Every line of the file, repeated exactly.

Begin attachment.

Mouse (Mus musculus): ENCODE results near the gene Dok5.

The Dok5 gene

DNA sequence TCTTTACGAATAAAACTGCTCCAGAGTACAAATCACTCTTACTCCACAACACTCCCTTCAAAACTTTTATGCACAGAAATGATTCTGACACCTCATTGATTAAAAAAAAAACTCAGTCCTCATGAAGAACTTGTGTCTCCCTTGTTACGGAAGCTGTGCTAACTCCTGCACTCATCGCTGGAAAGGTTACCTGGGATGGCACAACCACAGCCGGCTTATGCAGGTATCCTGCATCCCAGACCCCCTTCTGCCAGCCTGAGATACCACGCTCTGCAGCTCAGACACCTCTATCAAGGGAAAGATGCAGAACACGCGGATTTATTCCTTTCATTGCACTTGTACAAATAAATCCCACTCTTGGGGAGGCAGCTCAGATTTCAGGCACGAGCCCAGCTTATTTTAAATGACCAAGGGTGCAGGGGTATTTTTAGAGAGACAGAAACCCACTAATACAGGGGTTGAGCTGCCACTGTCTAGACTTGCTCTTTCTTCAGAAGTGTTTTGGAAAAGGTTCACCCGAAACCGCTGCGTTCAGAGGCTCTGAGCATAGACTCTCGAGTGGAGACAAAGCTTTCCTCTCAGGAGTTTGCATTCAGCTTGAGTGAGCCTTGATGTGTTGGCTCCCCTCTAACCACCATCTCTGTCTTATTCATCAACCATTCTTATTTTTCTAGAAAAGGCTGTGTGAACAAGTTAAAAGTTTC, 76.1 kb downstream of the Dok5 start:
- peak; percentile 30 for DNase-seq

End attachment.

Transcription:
Mouse (Mus musculus): ENCODE results near the gene Dok5.

The Dok5 gene

DNA sequence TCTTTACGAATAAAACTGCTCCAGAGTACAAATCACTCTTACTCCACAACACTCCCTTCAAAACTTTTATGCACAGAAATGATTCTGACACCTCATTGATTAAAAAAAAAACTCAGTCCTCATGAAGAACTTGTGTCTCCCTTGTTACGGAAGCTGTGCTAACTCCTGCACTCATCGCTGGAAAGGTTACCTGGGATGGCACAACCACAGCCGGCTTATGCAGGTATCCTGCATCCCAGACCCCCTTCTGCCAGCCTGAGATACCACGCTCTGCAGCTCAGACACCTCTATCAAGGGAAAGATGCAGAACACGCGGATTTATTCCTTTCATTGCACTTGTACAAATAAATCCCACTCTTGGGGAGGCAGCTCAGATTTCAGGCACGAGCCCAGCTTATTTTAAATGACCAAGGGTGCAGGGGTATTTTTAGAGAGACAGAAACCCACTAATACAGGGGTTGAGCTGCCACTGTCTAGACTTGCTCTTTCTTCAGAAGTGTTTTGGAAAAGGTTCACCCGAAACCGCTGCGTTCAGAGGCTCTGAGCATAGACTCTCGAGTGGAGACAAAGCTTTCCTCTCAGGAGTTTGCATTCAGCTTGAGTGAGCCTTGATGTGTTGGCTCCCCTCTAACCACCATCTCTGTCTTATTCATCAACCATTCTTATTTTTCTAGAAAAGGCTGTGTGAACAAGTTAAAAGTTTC, 76.1 kb downstream of the Dok5 start:
- peak; percentile 30 for DNase-seq